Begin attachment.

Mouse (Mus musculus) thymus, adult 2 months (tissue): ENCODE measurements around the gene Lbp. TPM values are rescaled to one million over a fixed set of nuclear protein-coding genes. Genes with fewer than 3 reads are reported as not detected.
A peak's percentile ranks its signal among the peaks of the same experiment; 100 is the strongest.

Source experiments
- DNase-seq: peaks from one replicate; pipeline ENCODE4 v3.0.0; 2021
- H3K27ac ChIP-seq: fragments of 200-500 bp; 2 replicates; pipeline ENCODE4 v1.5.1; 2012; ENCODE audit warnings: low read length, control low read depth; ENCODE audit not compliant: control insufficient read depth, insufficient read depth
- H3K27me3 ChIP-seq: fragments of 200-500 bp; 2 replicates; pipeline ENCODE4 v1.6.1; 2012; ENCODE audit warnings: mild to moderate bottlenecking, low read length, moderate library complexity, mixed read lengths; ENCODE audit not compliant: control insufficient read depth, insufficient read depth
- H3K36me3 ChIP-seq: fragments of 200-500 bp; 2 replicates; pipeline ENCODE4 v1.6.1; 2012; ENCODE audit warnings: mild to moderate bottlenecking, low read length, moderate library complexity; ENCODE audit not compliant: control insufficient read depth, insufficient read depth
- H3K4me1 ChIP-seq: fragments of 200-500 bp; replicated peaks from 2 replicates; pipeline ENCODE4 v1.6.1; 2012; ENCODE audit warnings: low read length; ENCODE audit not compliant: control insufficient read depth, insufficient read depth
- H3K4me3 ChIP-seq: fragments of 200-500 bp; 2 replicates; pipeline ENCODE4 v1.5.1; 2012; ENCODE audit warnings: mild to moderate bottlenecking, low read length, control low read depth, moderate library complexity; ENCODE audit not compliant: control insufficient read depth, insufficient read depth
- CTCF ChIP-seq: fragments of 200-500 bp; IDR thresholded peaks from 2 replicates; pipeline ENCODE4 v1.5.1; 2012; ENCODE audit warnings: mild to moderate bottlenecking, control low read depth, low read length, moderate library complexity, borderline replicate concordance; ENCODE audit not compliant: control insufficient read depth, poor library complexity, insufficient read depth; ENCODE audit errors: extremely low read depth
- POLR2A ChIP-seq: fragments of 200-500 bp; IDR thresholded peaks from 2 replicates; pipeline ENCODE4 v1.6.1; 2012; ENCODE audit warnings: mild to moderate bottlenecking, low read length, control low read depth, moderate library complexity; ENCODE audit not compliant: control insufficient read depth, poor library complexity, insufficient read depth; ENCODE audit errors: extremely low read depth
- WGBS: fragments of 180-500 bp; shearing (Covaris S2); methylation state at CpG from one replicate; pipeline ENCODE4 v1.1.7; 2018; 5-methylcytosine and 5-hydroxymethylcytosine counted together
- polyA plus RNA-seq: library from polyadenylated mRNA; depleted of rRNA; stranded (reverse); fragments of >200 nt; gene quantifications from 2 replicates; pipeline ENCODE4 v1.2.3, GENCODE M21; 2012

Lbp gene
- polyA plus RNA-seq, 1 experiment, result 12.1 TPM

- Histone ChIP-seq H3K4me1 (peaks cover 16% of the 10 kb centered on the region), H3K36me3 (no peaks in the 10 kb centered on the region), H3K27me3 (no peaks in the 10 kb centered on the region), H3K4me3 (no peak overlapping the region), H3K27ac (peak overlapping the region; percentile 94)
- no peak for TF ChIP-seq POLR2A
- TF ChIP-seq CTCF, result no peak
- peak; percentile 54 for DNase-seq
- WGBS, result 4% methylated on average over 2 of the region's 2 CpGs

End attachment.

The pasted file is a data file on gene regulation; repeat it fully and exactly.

Mouse (Mus musculus) thymus, adult 2 months (tissue): ENCODE measurements around the gene Lbp. TPM values are rescaled to one million over a fixed set of nuclear protein-coding genes. Genes with fewer than 3 reads are reported as not detected.
A peak's percentile ranks its signal among the peaks of the same experiment; 100 is the strongest.

Source experiments
- DNase-seq: peaks from one replicate; pipeline ENCODE4 v3.0.0; 2021
- H3K27ac ChIP-seq: fragments of 200-500 bp; 2 replicates; pipeline ENCODE4 v1.5.1; 2012; ENCODE audit warnings: low read length, control low read depth; ENCODE audit not compliant: control insufficient read depth, insufficient read depth
- H3K27me3 ChIP-seq: fragments of 200-500 bp; 2 replicates; pipeline ENCODE4 v1.6.1; 2012; ENCODE audit warnings: mild to moderate bottlenecking, low read length, moderate library complexity, mixed read lengths; ENCODE audit not compliant: control insufficient read depth, insufficient read depth
- H3K36me3 ChIP-seq: fragments of 200-500 bp; 2 replicates; pipeline ENCODE4 v1.6.1; 2012; ENCODE audit warnings: mild to moderate bottlenecking, low read length, moderate library complexity; ENCODE audit not compliant: control insufficient read depth, insufficient read depth
- H3K4me1 ChIP-seq: fragments of 200-500 bp; replicated peaks from 2 replicates; pipeline ENCODE4 v1.6.1; 2012; ENCODE audit warnings: low read length; ENCODE audit not compliant: control insufficient read depth, insufficient read depth
- H3K4me3 ChIP-seq: fragments of 200-500 bp; 2 replicates; pipeline ENCODE4 v1.5.1; 2012; ENCODE audit warnings: mild to moderate bottlenecking, low read length, control low read depth, moderate library complexity; ENCODE audit not compliant: control insufficient read depth, insufficient read depth
- CTCF ChIP-seq: fragments of 200-500 bp; IDR thresholded peaks from 2 replicates; pipeline ENCODE4 v1.5.1; 2012; ENCODE audit warnings: mild to moderate bottlenecking, control low read depth, low read length, moderate library complexity, borderline replicate concordance; ENCODE audit not compliant: control insufficient read depth, poor library complexity, insufficient read depth; ENCODE audit errors: extremely low read depth
- POLR2A ChIP-seq: fragments of 200-500 bp; IDR thresholded peaks from 2 replicates; pipeline ENCODE4 v1.6.1; 2012; ENCODE audit warnings: mild to moderate bottlenecking, low read length, control low read depth, moderate library complexity; ENCODE audit not compliant: control insufficient read depth, poor library complexity, insufficient read depth; ENCODE audit errors: extremely low read depth
- WGBS: fragments of 180-500 bp; shearing (Covaris S2); methylation state at CpG from one replicate; pipeline ENCODE4 v1.1.7; 2018; 5-methylcytosine and 5-hydroxymethylcytosine counted together
- polyA plus RNA-seq: library from polyadenylated mRNA; depleted of rRNA; stranded (reverse); fragments of >200 nt; gene quantifications from 2 replicates; pipeline ENCODE4 v1.2.3, GENCODE M21; 2012

Lbp gene
- polyA plus RNA-seq, 1 experiment, result 12.1 TPM

- Histone ChIP-seq H3K4me1 (peaks cover 16% of the 10 kb centered on the region), H3K36me3 (no peaks in the 10 kb centered on the region), H3K27me3 (no peaks in the 10 kb centered on the region), H3K4me3 (no peak overlapping the region), H3K27ac (peak overlapping the region; percentile 94)
- no peak for TF ChIP-seq POLR2A
- TF ChIP-seq CTCF, result no peak
- peak; percentile 54 for DNase-seq
- WGBS, result 4% methylated on average over 2 of the region's 2 CpGs